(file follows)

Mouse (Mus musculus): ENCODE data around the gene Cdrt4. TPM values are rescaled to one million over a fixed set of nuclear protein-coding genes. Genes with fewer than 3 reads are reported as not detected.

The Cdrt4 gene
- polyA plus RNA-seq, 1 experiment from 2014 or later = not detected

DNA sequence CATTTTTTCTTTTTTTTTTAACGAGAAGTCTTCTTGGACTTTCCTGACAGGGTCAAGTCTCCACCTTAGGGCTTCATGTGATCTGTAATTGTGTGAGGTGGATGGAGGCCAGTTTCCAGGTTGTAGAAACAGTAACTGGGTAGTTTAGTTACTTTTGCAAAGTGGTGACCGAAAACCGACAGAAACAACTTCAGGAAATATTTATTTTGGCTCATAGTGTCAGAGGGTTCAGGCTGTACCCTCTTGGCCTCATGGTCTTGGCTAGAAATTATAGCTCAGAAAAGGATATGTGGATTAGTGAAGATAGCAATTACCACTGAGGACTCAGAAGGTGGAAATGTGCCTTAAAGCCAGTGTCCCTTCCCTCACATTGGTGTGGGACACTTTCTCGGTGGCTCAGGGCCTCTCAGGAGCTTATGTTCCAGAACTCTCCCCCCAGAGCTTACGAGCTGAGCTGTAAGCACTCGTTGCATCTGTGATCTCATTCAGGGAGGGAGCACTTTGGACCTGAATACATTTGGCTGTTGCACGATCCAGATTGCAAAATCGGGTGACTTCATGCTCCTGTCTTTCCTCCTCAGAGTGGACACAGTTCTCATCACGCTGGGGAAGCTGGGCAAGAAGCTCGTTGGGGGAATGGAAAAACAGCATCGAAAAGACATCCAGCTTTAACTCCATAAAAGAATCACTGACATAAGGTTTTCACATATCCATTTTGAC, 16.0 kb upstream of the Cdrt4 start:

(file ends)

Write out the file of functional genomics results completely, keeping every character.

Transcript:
Mouse (Mus musculus): ENCODE data around the gene Cdrt4. TPM values are rescaled to one million over a fixed set of nuclear protein-coding genes. Genes with fewer than 3 reads are reported as not detected.

The Cdrt4 gene
- polyA plus RNA-seq, 1 experiment from 2014 or later = not detected

DNA sequence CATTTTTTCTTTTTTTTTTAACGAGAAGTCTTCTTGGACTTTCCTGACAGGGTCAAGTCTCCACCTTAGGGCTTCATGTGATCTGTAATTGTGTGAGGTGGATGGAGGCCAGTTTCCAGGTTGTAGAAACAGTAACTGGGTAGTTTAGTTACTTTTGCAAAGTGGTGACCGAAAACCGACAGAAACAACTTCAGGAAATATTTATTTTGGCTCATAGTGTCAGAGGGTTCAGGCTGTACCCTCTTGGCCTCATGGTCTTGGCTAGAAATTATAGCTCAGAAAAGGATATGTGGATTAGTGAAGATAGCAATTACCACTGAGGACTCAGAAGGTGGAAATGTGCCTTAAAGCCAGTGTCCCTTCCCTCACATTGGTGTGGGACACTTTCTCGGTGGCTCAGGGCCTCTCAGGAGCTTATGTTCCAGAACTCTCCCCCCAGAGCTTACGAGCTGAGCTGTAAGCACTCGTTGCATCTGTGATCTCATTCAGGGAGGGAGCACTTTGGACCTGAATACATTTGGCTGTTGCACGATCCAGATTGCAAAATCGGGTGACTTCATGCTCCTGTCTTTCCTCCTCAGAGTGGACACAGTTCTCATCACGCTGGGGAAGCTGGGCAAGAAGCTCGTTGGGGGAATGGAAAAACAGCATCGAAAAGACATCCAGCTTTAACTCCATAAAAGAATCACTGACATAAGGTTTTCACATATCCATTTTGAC, 16.0 kb upstream of the Cdrt4 start: